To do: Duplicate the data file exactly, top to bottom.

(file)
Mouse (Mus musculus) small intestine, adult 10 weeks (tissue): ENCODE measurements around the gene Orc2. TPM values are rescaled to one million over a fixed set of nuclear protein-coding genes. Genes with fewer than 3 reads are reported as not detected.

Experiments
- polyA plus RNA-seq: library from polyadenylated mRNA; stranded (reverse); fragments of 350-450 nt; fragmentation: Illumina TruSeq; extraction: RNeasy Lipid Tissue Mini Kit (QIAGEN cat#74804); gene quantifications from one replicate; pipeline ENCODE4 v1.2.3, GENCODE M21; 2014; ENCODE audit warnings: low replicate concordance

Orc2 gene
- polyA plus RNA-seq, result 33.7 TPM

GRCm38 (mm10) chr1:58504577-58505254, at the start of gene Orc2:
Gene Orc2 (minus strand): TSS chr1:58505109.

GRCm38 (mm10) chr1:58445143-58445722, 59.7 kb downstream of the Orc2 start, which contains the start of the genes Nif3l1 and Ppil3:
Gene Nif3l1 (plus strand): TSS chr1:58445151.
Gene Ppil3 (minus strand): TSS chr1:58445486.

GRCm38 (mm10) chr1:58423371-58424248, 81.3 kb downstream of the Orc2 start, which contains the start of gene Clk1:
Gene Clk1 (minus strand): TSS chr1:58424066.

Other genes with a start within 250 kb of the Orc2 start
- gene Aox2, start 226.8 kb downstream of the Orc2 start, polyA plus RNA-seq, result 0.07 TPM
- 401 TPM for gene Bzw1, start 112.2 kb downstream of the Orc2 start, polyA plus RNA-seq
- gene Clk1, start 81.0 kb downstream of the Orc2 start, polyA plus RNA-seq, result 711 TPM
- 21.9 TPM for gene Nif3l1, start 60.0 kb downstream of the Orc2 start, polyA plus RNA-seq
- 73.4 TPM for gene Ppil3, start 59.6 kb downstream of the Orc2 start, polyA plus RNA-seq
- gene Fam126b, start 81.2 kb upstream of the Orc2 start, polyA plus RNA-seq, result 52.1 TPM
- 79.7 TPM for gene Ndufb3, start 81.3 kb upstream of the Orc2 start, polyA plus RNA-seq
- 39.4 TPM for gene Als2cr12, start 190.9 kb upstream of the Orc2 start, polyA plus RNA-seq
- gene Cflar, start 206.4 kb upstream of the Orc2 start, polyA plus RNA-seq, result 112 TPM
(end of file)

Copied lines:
Mouse (Mus musculus) small intestine, adult 10 weeks (tissue): ENCODE measurements around the gene Orc2. TPM values are rescaled to one million over a fixed set of nuclear protein-coding genes. Genes with fewer than 3 reads are reported as not detected.

Experiments
- polyA plus RNA-seq: library from polyadenylated mRNA; stranded (reverse); fragments of 350-450 nt; fragmentation: Illumina TruSeq; extraction: RNeasy Lipid Tissue Mini Kit (QIAGEN cat#74804); gene quantifications from one replicate; pipeline ENCODE4 v1.2.3, GENCODE M21; 2014; ENCODE audit warnings: low replicate concordance

Orc2 gene
- polyA plus RNA-seq, result 33.7 TPM

GRCm38 (mm10) chr1:58504577-58505254, at the start of gene Orc2:
Gene Orc2 (minus strand): TSS chr1:58505109.

GRCm38 (mm10) chr1:58445143-58445722, 59.7 kb downstream of the Orc2 start, which contains the start of the genes Nif3l1 and Ppil3:
Gene Nif3l1 (plus strand): TSS chr1:58445151.
Gene Ppil3 (minus strand): TSS chr1:58445486.

GRCm38 (mm10) chr1:58423371-58424248, 81.3 kb downstream of the Orc2 start, which contains the start of gene Clk1:
Gene Clk1 (minus strand): TSS chr1:58424066.

Other genes with a start within 250 kb of the Orc2 start
- gene Aox2, start 226.8 kb downstream of the Orc2 start, polyA plus RNA-seq, result 0.07 TPM
- 401 TPM for gene Bzw1, start 112.2 kb downstream of the Orc2 start, polyA plus RNA-seq
- gene Clk1, start 81.0 kb downstream of the Orc2 start, polyA plus RNA-seq, result 711 TPM
- 21.9 TPM for gene Nif3l1, start 60.0 kb downstream of the Orc2 start, polyA plus RNA-seq
- 73.4 TPM for gene Ppil3, start 59.6 kb downstream of the Orc2 start, polyA plus RNA-seq
- gene Fam126b, start 81.2 kb upstream of the Orc2 start, polyA plus RNA-seq, result 52.1 TPM
- 79.7 TPM for gene Ndufb3, start 81.3 kb upstream of the Orc2 start, polyA plus RNA-seq
- 39.4 TPM for gene Als2cr12, start 190.9 kb upstream of the Orc2 start, polyA plus RNA-seq
- gene Cflar, start 206.4 kb upstream of the Orc2 start, polyA plus RNA-seq, result 112 TPM